// Search strategy
KBranchingSchemeArray myBa;
myBa += KAssignVar(KSmallestDomain(),KMinToMax(),use);

// Solve the problem
// creation of the solver
KSolver solver(problem,myBa);
solver.setDblControl(KSolver::MaxComputationTime,1.0);
solver.setSolutionFunctionPtr(solution_found,&problem);
// Try to find solution(s) with strategy 1
problem.setSense(KProblem::Minimize);
problem.setObjective(numfreq);
int nsol = -1;
if (solver.optimize())  {
solver.printStats();
KSolution * sol = &problem.getSolution();
nsol = sol->getObjectiveValue();
numfreq.setSup(nsol-1);
}
printf("Number of frequencies: %f\n", problem.getSolution().getObjectiveValue());
printf("Frequency assignment: \n");
for (n=0;n<NODES;n++) {
printf("Node %i: ",n);
for (d=INDEX[n];d<=INDEX[n]+DEM[n]-1;d++) {
printf("%i ",problem.getSolution().getValue(use[d]));
}
printf("\n");
}

// Search strategy
KBranchingSchemeArray myBa2;
myBa2 += KAssignVar(KMaxDegree(),KMinToMax(),use);

// Solve the problem
// creation of the solver
KSolver solver2(problem,myBa2);
solver2.setSolutionFunctionPtr(solution_found,&problem);
// Try to find solution(s) with strategy 2

if (solver2.optimize())  {
solver2.printStats();
KSolution * sol = &problem.getSolution();
}
printf("Number of frequencies: %f\n", problem.getSolution().getObjectiveValue());
printf("Frequency assignment: \n");
for (n=0;n<NODES;n++) {
printf("Node %i: ",n);
for (d=INDEX[n];d<=INDEX[n]+DEM[n]-1;d++) {
printf("%i ",problem.getSolution().getValue(use[d]));
}
printf("\n");
}


With just the default search strategy this model finds a solution of value 11 but it runs for a long time without being able to prove optimality. When experimenting with different search strategies we have found that the strategy obtained by changing the variable selection criterion to KMaxDegree is able to prove optimality easily once a good solution is known. This problem is therefore solved in two steps: First, we use the default strategy for finding a good solution. This search is stopped after one second by setting a time limit. The search is then restarted with a second strategy and the bound on the objective value from the previous run. Another new feature demonstrated by this implementation is the use of a callback, more precisely the solution callback of Artelys Kalis. The solution callback is defined with a user subroutine that will be called by the solver whenever the search has found a solution. Its typical uses are logging or storing of intermediate solutions or performing some statistics. Our procedure solution_found() simply prints out the solution that has been found.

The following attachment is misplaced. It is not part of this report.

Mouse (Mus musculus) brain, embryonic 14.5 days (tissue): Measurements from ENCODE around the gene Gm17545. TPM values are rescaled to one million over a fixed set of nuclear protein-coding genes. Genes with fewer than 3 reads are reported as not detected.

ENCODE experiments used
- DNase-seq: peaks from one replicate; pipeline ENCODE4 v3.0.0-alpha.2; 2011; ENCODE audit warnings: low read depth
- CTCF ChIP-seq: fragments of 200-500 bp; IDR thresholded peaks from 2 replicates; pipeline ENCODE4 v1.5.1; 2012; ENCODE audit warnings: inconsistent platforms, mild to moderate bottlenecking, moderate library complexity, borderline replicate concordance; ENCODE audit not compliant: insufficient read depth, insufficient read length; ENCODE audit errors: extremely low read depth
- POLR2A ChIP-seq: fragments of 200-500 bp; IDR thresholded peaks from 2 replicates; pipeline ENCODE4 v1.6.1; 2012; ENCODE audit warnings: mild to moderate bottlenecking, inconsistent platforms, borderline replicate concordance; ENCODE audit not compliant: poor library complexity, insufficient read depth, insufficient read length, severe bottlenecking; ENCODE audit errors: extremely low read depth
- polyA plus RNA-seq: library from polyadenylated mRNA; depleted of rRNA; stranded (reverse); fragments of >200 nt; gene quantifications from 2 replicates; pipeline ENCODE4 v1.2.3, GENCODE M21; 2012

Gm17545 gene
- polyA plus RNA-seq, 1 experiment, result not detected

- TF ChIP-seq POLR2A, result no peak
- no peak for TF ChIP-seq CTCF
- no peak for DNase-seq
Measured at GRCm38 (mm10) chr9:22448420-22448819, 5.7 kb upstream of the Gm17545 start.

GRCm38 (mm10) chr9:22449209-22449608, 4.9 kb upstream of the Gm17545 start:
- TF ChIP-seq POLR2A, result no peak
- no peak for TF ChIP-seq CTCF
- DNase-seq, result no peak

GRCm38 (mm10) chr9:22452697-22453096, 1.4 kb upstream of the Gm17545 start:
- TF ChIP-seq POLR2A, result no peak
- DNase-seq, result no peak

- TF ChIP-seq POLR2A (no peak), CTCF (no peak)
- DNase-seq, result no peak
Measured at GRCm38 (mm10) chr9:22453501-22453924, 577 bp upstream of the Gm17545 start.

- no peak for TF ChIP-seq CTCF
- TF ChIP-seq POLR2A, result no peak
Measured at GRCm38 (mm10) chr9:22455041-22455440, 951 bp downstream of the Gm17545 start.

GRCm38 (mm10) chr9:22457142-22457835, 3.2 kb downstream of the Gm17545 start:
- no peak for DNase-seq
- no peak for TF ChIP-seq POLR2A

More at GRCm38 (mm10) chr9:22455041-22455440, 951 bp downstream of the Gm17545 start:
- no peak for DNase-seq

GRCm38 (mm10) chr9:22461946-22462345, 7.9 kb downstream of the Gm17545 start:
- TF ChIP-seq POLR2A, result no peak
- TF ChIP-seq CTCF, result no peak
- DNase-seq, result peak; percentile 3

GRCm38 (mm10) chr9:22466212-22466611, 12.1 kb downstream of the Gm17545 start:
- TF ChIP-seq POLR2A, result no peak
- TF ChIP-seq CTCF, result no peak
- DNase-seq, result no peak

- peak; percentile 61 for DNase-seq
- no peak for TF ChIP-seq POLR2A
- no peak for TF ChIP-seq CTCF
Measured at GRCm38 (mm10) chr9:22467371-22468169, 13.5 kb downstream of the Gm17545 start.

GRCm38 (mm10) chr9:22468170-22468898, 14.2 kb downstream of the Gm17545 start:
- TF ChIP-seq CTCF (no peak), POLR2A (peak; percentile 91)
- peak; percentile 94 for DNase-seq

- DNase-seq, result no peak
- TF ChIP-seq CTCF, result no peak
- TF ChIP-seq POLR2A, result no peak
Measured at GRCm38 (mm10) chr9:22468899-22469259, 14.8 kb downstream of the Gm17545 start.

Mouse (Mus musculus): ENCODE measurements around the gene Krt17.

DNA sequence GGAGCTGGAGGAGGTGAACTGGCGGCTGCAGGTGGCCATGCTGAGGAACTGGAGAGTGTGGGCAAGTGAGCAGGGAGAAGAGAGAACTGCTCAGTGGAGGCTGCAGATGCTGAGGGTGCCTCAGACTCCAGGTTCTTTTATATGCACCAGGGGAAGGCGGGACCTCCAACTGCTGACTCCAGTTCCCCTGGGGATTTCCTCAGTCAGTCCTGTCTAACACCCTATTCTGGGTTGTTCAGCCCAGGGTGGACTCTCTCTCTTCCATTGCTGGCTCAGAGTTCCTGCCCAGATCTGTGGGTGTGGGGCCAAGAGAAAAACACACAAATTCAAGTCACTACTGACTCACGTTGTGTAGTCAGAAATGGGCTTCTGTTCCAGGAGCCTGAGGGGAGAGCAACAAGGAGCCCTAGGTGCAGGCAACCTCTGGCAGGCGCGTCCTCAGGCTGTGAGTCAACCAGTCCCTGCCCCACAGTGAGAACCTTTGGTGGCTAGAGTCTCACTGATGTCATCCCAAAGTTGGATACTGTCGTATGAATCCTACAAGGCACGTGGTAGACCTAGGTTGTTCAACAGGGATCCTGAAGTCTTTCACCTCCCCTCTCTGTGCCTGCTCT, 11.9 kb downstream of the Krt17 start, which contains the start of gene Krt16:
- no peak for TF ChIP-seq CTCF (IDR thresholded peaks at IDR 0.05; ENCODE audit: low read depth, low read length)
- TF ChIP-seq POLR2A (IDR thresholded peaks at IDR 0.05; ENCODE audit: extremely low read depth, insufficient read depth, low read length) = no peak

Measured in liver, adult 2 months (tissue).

int solution_found(void *param) {
KProblem * p = (KProblem *) param;
p->getSolution().printResume();
return 0;
}


## Improving the problem formulation¶

We may observe that in our problem formulation all demand variables within a node and the constraints on these variables are entirely symmetric. In the absence of other constraints, we may reduce these symmetries by imposing an order on the variables, for demands and belonging to the same cell. Doing so, the problem is solved to optimality within less than 40 nodes using just the default strategy. We may take this a step further by writing: . The addition of these constraints shortens the search by yet a few more nodes. They can even be used simply in replacement of the abs or distance constraints.

## Results¶

An optimal solution to this problem uses 11 different frequencies. The model shown in the program listing prints out the following assignment of frequencies to nodes: Fig. 26 Assignment of frequencies result